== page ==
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about precisely which of the 127 accusations and more than 900 confessions he believed were true. He stresses, although we have no proof of this, “The majority of the cardinals and of those elected by the council, a proportion of more than fourfifths, have thought it better, more expedient and advantageous for God’s honour and for the preservation of the Christian faith, also for the aid of the Holy Land […] to suppress the Order by way of ordinance and provision of the Apostolic See, assigning the property to the use for which it was intended” – not to the monarch.76 The Order of the Temple was ended by command of the pope, by papal privilege. No one was excommunicated or sent to prison in this statement. The property was not meant to go to nobles, kings, or princes, although some of it did. It was to continue to be used to assist the Holy Land. Provision was to be made for living brethren. In order, it seems, to justify his decision, the pope stated that “the Roman Church has suppressed other important orders for reasons of far less gravity than those mentioned above”.77 And this statement, in my view, is extremely weak. Apparently, this had not been an easy decision to make, since Clement mentioned his “sad heart” (non sine cordis amaritudine et dolore) in bringing the Order of the Temple to an end. “[W]e entirely forbid that anyone from now on enter the Order, or receive or wear its habit, or presume to behave as a Templar.” The penalty for so doing would be automatic excommunication.78 The pope insisted that he and the apostolic see would decide what would happen to the brethren and their property, making his decision “to the honour of God, the exaltation of the Christian faith and the welfare of the Holy Land,”79 and woe betide anyone who dared to interfere. Decisions already made by provincial councils or diocesan bishops would remain in force. Most Templars had confessed and been absolved in local hearings. In conclusion, close reading of this long bull impresses me with the seriousness with which Clement considered the long-drawn out Templar affair. The painstaking way in which he documented every step of this process from June 1305 until 22 March 1312 indicates his desire to ensure that all the facts were written down and preserved for all time. A bull to end the Order of the Temple had no need to be so 76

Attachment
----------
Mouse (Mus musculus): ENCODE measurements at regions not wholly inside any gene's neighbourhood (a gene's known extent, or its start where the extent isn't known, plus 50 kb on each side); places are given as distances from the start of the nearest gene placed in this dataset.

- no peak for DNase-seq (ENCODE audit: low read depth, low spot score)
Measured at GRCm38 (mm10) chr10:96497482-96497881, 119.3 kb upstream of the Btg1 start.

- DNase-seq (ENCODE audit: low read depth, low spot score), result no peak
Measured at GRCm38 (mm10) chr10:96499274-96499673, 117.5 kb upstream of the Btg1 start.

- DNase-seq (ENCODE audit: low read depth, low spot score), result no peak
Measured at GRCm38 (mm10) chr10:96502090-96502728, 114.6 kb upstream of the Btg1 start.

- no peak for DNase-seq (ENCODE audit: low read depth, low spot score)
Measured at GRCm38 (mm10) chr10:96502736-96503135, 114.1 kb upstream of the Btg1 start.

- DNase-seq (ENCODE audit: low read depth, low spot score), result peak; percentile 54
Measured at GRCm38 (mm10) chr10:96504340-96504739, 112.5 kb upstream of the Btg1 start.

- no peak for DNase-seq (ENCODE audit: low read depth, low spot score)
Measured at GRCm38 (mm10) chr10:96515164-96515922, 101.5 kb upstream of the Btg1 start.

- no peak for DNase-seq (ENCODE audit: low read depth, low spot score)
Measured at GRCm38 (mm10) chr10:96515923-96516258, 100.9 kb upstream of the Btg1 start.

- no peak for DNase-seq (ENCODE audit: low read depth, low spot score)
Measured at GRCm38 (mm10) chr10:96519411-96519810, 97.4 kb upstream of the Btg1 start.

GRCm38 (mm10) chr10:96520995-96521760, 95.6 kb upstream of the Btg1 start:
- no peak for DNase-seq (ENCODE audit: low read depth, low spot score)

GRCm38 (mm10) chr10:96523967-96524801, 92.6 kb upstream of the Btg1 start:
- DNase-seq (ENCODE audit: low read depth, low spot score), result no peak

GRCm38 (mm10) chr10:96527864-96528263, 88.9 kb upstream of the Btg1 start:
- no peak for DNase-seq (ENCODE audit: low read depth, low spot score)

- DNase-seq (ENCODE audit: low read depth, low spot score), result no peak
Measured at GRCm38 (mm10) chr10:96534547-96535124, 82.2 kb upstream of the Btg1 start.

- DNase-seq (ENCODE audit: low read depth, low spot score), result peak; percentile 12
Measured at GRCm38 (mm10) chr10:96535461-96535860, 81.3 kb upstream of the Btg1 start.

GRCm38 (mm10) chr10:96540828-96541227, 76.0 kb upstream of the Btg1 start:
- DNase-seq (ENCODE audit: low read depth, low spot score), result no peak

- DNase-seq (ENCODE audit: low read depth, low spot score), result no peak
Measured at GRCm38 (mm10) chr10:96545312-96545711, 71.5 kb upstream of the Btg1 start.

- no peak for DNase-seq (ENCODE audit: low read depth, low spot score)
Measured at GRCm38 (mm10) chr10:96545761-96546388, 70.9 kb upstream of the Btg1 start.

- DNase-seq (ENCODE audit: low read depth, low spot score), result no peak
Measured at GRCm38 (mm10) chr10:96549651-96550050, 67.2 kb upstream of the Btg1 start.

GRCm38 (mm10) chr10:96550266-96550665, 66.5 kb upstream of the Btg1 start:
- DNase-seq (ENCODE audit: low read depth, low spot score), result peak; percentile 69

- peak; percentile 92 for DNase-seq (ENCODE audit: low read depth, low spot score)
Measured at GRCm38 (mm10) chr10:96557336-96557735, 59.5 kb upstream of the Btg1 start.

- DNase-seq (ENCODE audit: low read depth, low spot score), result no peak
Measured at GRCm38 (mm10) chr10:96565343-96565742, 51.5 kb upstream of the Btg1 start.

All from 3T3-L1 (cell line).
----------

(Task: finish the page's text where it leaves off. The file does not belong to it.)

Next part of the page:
Tanner, p. 342: “et maiori parti dictorum cardinalium et praedictorum ac toto concilio electorum, plus quam quatuor vel quinque partibus eorumdem, visum est decentius et expedientius et utilis pro Dei honore et pro conservatione fidei christianae ac subsidio Terrae sanctae multisque aliis rationibus validis sequendam fore potius viam ordinationis et provisionis sedis apostolicae, ordinem saepe fatum tollendo et bona ad usum, ad quem deputata fuerant;” Barber and Bate, p. 317. 77   Tanner, p. 342: “animadvertentes quoque, quod alias etiam sine culpa fratrum ecclesia Romana fecit interdum alios ordines solemnes ex causis incomparabiliter minoribus, quam, sunt praemissae, cessare;” Barber and Bate, p. 318. 78   Tanner, p. 342: “ne quis dictum ordinem de cetero intrare vel eius habitum suscipere vel portare aut pro Templario gerere se praesumat;” Barber and Bate, p. 318. 79   Tanner, p. 342: “Porro nos personas et bona eadem nostrae ac apostolicae sedis ordinationi et depositioni, quam gratia divina favente ad Dei honorem et exaltationem fidei christianae ac statum prosperum Terrae sanctae facere intendimus;” Barber and Bate, p. 318.